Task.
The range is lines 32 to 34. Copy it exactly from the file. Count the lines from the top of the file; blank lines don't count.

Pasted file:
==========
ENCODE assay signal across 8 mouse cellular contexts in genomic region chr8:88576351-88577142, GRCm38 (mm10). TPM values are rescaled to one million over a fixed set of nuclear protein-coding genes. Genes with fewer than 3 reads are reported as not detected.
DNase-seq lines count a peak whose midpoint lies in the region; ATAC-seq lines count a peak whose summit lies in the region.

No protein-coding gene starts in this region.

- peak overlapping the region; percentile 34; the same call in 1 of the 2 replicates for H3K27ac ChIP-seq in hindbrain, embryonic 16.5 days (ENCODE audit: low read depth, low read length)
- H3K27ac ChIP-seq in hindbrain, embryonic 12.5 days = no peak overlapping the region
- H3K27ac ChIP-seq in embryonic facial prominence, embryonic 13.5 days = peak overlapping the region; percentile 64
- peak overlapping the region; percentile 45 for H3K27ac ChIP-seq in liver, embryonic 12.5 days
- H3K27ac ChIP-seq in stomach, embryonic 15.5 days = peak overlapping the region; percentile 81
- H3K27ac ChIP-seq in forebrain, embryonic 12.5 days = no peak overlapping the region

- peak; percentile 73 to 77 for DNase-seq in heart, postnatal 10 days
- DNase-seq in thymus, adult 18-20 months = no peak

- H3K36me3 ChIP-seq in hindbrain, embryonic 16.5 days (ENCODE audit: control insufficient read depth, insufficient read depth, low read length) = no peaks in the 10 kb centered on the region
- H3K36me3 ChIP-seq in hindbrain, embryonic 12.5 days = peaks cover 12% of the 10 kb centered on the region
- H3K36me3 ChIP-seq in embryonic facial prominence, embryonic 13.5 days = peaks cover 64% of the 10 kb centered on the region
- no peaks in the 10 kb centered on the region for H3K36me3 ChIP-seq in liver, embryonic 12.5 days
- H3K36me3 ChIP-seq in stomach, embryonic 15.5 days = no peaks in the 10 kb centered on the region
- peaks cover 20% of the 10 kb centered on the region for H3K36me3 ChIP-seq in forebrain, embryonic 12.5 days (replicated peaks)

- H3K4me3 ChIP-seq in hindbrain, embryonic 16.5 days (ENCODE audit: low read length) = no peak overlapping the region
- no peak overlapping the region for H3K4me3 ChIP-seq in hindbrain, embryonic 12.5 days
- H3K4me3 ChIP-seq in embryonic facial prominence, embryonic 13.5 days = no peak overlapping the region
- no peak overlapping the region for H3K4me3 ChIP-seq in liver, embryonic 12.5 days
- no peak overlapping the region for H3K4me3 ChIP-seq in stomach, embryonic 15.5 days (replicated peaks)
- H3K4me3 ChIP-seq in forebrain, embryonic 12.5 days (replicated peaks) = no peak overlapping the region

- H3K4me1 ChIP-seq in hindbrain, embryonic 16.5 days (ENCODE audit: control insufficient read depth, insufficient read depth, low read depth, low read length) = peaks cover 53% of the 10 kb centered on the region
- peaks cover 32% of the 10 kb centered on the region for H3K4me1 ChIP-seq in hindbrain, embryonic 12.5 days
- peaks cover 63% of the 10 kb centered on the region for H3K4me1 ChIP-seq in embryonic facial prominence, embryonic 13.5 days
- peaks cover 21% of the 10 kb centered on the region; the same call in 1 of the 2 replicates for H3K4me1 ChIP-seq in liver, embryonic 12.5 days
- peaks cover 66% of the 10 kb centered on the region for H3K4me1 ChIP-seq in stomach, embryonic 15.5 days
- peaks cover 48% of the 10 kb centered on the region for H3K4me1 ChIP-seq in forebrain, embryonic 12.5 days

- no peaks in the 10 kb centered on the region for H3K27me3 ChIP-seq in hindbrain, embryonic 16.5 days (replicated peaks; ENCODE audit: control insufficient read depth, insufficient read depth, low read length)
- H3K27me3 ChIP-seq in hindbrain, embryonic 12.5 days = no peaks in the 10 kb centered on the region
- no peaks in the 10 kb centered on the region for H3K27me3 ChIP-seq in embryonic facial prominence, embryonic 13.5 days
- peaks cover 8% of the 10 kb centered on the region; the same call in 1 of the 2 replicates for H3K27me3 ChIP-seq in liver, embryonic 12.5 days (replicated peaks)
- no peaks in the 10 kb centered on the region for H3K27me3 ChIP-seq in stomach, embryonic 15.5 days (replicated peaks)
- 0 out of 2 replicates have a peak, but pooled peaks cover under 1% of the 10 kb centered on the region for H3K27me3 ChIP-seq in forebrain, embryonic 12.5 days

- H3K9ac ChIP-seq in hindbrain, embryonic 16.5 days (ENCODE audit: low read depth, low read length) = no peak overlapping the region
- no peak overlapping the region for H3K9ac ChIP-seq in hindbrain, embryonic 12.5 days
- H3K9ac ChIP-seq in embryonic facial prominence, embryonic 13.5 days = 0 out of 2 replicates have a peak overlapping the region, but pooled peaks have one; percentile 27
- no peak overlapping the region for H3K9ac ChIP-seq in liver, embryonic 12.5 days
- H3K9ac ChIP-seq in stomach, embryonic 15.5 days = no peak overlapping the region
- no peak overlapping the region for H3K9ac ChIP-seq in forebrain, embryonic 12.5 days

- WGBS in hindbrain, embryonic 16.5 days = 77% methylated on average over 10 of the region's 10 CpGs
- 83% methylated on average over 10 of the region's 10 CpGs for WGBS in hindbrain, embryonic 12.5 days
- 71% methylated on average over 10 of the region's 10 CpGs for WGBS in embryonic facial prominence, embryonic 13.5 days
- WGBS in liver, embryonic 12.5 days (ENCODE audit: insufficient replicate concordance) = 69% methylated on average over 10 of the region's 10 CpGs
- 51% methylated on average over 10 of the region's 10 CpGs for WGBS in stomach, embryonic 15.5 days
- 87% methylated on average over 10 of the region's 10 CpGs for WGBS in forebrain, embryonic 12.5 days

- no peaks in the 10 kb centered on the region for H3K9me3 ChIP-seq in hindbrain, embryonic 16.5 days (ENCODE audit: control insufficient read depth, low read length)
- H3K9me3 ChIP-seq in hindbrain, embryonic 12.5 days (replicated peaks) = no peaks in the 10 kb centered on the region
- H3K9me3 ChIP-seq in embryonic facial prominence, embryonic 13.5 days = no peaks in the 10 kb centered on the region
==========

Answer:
- no peaks in the 10 kb centered on the region for H3K27me3 ChIP-seq in embryonic facial prominence, embryonic 13.5 days
- peaks cover 8% of the 10 kb centered on the region; the same call in 1 of the 2 replicates for H3K27me3 ChIP-seq in liver, embryonic 12.5 days (replicated peaks)
- no peaks in the 10 kb centered on the region for H3K27me3 ChIP-seq in stomach, embryonic 15.5 days (replicated peaks)